5. Best Supporting Actress for Jacki Weaver in “Silver Linings Playbook”
Many still scratch their heads about this one to this day. Sure, Jacki Weaver had gotten in Best Supporting Actress recently for “Animal Kingdom” and was doing strong work, but her part here was easily the least showy. And yet, voters went for her. Weaver is a part of Oscar history too, being among the rare quartets ever to wind up each getting nominated for a single film. She didn’t join two of her “Silver Linings Playbook” cohorts in pulling off the same feat again with “American Hustle,” but all the same, she’s here for this. Voters definitely saw something here that many pundits did not.
4. Best Original Screenplay for “Bridesmaids”
How many raunchy comedies score nominations from the Academy? Kristen Wiig, along with co-writer Annie Mumolo, managed this achievement, sending a Judd Apatow-backed production to the Academy Awards. The fact that “Bridesmaids” not only got in here, but got Melissa McCarthy into Best Supporting Actress just makes you want to high five the voters who made the push. They thought outside the box when filling out their ballots and gave us this gift in the process.
3. Best Production Design for “Her”
Clayton often retells the story that he and I turned to each other after seeing “Her” at the New York Film Festival and in the same breath beginning to rave about the movie, bemoaned how Oscar would never go for it. Personally, I’ve never been so happy to have been wrong while doing this job. Five nominations in total, including a Best Original Screenplay win for Spike Jonze, marked voters really going out on a limb for something they fell in love for. More so than any of the nominations, seeing this one cited in Best Production Design was a treat. Instead of blockbusters, period pieces and prestige flicks, the Academy gave a slot to something cool, different and overtly memorable. Kudos.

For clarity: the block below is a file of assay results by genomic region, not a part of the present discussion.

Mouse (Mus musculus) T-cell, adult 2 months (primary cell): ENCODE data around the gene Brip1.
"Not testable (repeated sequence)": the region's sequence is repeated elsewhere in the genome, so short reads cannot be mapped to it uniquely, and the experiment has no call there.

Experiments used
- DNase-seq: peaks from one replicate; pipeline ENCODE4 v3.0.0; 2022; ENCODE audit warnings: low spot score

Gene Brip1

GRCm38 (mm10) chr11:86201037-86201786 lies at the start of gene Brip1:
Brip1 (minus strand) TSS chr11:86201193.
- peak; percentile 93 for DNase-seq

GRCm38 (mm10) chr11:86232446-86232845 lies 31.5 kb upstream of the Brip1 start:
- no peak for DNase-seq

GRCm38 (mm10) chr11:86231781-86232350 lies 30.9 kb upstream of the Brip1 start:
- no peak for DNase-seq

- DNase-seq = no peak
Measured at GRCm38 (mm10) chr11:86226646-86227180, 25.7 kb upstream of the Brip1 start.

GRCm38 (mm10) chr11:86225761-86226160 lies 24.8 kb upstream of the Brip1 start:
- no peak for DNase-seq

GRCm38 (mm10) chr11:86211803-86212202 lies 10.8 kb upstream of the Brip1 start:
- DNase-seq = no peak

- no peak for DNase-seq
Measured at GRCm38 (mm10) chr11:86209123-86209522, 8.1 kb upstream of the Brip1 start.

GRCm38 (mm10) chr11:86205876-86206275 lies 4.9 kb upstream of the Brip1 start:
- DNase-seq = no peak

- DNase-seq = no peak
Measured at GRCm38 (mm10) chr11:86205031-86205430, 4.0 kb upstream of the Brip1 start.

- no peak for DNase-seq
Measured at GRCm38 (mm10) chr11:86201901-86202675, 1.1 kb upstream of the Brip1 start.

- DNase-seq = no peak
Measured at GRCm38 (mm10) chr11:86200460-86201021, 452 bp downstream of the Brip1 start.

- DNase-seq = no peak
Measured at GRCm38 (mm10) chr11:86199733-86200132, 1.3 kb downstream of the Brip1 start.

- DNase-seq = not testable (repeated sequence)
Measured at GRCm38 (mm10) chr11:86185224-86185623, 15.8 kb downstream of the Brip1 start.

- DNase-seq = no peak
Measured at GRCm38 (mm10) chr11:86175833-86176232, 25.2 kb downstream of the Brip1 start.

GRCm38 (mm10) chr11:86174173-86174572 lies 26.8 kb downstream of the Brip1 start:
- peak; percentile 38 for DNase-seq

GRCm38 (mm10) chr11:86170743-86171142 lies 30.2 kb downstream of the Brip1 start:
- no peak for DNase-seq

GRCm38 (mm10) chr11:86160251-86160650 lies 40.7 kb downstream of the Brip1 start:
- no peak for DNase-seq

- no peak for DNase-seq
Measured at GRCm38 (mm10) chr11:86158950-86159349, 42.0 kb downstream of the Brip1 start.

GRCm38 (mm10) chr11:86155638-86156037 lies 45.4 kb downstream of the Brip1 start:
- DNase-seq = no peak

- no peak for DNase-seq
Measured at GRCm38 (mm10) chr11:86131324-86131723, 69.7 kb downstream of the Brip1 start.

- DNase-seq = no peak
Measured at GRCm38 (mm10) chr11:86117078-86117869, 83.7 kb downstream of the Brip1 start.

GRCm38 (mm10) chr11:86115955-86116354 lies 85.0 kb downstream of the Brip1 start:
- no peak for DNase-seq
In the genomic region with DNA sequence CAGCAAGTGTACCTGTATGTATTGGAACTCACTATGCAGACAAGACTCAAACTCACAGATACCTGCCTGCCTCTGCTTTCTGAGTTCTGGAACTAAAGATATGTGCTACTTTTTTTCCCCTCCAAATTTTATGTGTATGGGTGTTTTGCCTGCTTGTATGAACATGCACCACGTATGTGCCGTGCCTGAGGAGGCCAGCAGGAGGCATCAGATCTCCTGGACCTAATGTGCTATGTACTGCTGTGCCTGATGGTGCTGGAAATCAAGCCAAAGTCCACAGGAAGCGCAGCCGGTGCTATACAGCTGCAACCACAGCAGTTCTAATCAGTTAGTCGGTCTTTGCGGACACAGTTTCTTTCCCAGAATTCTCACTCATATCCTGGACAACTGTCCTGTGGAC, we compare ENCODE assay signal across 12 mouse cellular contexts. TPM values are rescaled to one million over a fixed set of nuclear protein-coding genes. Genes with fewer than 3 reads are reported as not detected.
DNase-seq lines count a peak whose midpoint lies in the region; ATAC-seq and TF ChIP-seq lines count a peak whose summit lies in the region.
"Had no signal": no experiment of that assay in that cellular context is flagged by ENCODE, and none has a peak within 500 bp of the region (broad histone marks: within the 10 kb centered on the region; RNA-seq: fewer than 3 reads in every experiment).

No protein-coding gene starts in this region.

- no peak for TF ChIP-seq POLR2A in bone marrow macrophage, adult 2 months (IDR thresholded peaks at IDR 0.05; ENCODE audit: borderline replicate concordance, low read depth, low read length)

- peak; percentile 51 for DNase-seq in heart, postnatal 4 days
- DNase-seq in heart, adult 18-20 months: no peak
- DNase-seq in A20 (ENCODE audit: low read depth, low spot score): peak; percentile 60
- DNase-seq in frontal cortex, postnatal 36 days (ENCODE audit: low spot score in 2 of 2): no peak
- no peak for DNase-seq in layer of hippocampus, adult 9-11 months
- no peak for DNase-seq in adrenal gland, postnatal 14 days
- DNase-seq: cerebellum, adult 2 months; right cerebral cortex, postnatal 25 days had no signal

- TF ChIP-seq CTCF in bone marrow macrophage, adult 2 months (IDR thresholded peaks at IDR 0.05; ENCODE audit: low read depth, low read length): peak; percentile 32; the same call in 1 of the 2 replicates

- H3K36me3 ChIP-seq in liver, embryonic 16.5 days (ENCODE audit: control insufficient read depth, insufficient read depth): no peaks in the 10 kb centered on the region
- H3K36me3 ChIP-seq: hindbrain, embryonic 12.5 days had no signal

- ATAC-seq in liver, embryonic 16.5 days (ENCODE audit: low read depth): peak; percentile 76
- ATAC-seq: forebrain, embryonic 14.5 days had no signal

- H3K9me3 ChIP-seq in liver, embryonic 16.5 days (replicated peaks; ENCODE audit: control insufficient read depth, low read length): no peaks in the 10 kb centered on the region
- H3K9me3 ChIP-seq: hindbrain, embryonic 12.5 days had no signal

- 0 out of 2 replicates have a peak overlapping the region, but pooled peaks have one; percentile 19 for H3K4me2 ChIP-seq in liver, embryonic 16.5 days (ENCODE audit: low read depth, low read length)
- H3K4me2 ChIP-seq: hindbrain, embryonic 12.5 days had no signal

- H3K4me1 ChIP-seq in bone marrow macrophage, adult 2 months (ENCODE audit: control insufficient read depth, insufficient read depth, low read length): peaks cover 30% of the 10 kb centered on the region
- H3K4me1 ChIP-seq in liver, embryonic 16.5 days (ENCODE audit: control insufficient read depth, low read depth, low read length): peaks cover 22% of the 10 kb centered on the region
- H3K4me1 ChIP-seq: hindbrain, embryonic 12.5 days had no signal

2. Best Documentary Feature for “O.J.: Made in America”
This nomination is so out of the box the Academy just changed its rules to prevent it from ever happening again. Now, the nom also translated into a win, the only time that’s happened on this list, so that changed the value equation somewhat. Still, whether you saw it as a film or television show (or something in between), the spot was well deserved for “O.J.: Made in America.” It simply isn’t something Oscar usually does. Now, we also know it’s something they’ll never do again.
1. Best Supporting Actor for Robert Downey Jr. in “Tropic Thunder”
Nothing about this performance should have worked, let alone been nomination worthy. Still, Robert Downey Jr., as a dude playing a dude disguised as another dude, made it a no-brainer. RDJ stole the show in “Tropic Thunder” from the first moment he came on screen. A potentially career-ending choice instead turned into an instantly iconic one. You could even argue that if Heath Ledger hadn’t been in the lineup for “The Dark Knight” that year, Downey Jr. might have actually won the thing. Imagine that? Regardless, it remains possibly the coolest nomination ever.